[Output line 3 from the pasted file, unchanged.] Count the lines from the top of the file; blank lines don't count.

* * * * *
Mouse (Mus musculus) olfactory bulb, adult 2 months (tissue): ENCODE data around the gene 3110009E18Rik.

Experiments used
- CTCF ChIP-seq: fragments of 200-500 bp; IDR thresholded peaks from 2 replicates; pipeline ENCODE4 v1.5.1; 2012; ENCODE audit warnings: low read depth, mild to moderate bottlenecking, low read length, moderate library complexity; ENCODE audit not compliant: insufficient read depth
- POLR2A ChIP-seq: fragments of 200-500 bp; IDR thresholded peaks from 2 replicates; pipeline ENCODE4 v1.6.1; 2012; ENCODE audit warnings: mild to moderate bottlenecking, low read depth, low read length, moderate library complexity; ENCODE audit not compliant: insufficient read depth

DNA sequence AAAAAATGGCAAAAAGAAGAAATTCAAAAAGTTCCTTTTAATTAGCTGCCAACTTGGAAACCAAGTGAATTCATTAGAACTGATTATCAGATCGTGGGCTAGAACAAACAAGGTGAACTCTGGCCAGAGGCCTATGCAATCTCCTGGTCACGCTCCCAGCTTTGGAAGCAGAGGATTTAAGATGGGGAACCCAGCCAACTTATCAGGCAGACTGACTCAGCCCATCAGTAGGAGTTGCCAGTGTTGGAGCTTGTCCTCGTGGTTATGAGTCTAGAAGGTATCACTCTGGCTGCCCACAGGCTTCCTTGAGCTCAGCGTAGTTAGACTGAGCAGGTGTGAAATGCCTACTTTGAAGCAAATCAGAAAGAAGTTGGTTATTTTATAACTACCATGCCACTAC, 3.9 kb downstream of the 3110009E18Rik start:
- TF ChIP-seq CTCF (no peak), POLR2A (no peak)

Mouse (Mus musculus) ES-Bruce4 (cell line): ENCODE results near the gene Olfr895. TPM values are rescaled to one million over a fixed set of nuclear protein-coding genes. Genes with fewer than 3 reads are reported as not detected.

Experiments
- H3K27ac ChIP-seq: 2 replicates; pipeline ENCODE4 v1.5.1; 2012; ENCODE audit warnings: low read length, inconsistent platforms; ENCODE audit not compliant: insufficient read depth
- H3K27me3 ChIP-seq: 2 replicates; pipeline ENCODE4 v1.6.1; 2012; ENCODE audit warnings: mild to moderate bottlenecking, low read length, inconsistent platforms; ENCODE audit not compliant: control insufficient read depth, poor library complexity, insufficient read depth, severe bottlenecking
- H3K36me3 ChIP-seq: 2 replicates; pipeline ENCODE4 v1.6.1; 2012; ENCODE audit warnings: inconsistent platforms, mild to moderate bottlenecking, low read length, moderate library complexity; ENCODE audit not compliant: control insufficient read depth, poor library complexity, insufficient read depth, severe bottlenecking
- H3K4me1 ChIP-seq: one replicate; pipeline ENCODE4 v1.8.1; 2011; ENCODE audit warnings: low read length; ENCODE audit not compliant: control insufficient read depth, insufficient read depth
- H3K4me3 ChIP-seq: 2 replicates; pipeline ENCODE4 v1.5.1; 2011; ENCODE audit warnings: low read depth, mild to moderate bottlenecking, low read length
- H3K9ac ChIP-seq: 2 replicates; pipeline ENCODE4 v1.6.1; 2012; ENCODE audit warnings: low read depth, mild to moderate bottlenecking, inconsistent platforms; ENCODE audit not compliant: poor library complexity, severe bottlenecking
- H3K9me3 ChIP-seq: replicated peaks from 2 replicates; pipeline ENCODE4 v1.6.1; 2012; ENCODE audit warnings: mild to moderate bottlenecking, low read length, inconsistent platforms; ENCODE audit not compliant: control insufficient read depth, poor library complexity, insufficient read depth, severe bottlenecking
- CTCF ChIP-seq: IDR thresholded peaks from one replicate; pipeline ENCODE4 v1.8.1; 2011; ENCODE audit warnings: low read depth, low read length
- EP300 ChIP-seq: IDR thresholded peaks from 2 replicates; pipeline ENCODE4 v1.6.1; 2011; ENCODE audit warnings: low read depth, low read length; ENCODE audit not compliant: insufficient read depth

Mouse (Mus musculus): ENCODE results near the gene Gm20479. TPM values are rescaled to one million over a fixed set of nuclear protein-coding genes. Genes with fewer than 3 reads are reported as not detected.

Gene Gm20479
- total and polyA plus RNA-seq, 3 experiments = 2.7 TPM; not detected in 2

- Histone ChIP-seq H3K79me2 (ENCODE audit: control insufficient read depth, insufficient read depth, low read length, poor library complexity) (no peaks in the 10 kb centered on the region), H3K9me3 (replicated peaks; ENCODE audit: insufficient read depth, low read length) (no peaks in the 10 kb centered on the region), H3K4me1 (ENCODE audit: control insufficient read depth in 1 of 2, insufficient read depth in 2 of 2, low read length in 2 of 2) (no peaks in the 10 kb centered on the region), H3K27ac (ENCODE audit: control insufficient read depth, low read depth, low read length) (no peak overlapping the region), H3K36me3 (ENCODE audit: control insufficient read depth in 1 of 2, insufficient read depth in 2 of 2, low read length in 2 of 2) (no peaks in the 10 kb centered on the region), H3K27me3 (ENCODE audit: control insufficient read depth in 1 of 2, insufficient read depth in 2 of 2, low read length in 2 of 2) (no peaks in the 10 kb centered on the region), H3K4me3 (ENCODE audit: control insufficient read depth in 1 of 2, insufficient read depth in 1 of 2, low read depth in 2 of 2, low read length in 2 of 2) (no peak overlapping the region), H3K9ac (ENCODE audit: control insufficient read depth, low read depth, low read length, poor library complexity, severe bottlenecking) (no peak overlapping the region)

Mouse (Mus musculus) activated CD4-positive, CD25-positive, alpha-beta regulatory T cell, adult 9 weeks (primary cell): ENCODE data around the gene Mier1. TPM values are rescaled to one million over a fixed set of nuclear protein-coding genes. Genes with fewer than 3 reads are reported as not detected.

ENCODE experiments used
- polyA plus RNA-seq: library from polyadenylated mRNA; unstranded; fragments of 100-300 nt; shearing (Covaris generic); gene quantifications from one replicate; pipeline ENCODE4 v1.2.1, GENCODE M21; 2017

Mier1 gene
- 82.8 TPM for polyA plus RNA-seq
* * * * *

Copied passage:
- CTCF ChIP-seq: fragments of 200-500 bp; IDR thresholded peaks from 2 replicates; pipeline ENCODE4 v1.5.1; 2012; ENCODE audit warnings: low read depth, mild to moderate bottlenecking, low read length, moderate library complexity; ENCODE audit not compliant: insufficient read depth